Viñales, who knew that Márquez had been following him when he made his fastest time, joked about it being a magnanimous gesture towards a weakened rival. “Yeah, I knew he was there, but I know he is injured, so I tried to help him a little bit…” the Monster Energy Yamaha rider joked.

“Maybe I helped him too much! But it was important to see where our competitors are, so at the moment, we have to put the head down and work, work, work. They are ahead at the moment, some tenths ahead, so we need to keep working really hard.”

It is tempting before each season to say that this is going to be the best season ever. It is a phrase that oscillates somewhere between hope and expectation, though more often than not, it is hope which has the upper hand. The 2019 MotoGP season promises to swing the balance back toward expectation, as the sport goes from strength to strength.

The reason MotoGP went from having 17 bikes on the grid in 2010 and the races decided virtually by qualifying position is simple. Thanks to a mixture of coaxing and cajoling, bribing and bullying, Dorna managed to get most of the rule changes they wanted.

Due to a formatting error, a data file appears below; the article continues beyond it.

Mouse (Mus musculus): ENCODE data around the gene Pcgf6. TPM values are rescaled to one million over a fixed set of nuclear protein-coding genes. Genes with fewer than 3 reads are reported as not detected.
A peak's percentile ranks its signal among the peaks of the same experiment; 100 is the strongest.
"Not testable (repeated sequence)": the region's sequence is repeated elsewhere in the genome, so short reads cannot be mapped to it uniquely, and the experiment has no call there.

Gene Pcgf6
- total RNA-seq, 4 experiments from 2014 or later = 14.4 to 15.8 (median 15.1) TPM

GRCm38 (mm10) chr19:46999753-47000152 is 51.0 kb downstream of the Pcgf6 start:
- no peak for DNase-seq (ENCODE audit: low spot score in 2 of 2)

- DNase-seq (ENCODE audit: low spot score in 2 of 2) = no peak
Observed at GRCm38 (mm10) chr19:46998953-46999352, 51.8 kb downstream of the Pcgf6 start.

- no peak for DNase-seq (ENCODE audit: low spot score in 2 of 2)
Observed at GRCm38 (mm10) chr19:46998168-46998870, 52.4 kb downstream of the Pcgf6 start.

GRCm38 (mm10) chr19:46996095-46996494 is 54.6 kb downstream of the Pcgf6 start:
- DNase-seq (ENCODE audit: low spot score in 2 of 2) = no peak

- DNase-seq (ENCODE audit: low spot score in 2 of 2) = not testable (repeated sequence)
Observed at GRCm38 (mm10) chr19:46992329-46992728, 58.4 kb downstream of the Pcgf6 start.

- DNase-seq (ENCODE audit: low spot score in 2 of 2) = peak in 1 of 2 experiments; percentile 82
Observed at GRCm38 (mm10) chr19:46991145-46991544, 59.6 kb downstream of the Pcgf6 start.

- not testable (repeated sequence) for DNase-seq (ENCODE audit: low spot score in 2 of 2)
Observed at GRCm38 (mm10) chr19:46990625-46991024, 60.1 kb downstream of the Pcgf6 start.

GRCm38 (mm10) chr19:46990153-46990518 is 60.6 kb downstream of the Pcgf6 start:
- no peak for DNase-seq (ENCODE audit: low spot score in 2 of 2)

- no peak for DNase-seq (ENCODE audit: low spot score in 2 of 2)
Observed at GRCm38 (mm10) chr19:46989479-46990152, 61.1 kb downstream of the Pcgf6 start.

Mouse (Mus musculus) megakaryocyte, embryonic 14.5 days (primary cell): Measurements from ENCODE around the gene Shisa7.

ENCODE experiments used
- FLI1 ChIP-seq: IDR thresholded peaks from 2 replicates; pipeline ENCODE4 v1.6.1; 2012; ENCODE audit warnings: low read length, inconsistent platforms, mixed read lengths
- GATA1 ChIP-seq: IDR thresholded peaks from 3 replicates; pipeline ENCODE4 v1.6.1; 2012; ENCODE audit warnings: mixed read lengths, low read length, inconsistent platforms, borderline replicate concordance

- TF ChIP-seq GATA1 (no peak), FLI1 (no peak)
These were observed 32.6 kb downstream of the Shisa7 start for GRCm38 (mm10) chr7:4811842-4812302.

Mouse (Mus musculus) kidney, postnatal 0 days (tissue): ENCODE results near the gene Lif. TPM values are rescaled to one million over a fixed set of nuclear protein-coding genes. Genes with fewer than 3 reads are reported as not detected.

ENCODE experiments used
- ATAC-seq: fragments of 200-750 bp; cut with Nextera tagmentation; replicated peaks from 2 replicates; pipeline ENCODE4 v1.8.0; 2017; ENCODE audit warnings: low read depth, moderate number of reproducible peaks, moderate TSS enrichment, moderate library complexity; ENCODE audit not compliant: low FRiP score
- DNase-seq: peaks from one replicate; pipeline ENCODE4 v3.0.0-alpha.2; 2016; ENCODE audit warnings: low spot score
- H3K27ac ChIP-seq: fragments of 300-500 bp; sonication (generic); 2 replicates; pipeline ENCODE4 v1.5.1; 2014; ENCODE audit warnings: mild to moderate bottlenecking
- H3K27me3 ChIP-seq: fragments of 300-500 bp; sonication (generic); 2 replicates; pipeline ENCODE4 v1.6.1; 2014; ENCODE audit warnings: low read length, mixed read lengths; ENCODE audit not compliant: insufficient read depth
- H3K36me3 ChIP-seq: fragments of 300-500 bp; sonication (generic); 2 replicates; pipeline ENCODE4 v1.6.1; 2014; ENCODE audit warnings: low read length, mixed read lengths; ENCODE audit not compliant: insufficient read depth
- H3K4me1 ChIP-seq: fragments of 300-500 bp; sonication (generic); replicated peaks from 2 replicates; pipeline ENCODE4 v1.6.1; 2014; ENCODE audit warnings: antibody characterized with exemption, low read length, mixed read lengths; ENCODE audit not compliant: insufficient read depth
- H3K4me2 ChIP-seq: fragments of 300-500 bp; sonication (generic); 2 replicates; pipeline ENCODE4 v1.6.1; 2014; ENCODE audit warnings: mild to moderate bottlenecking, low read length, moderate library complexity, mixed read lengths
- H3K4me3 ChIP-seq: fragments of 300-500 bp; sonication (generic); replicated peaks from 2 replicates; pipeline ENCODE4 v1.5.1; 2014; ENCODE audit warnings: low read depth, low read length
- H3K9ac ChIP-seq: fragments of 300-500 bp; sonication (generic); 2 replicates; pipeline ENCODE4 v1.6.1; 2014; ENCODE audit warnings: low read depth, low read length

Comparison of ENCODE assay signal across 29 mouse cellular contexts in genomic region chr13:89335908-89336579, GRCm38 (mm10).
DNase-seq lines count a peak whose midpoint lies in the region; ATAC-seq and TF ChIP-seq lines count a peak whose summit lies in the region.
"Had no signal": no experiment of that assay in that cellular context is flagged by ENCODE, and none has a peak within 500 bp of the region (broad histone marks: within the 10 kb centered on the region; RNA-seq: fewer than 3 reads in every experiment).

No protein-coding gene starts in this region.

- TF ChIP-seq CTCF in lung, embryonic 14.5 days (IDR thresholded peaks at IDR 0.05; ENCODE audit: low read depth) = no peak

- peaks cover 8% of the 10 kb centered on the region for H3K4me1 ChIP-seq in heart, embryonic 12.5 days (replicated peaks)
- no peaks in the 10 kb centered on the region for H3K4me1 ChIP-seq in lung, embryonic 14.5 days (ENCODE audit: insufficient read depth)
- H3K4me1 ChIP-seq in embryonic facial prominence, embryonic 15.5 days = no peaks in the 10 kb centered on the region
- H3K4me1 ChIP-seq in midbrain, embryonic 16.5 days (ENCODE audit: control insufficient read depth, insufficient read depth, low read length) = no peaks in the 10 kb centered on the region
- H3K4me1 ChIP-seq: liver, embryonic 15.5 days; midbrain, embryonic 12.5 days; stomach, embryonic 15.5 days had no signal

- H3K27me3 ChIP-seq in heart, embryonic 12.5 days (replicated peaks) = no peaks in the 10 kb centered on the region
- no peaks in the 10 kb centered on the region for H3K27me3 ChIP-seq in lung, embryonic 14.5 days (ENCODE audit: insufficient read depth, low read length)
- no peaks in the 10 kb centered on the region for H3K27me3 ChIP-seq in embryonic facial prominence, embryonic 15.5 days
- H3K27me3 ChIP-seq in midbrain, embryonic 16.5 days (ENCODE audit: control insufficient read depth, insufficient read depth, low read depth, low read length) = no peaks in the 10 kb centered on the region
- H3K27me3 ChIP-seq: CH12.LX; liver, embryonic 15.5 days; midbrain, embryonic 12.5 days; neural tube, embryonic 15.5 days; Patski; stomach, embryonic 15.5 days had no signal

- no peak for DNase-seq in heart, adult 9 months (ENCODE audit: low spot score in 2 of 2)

First, a switch back to 1000cc, bore limited to impose a theoretical rev limit (which has remained theoretical, as revs soar back above 18,000). Next, the adoption of spec electronics, forced through with the threat of CRT bikes, along with a promise by the factories to supply bikes at an affordable price.

Then the introduction of the more user-friendly Michelin tires. The concession system, whereby successful factories have engine designs frozen, giving less successful factories a chance to catch up. And finally, an influx of talent to fill a field of closely competitive bikes.

The Grand Prix Commission has approved the long lap penalty trialed by the MotoGP riders during the Qatar test last weekend.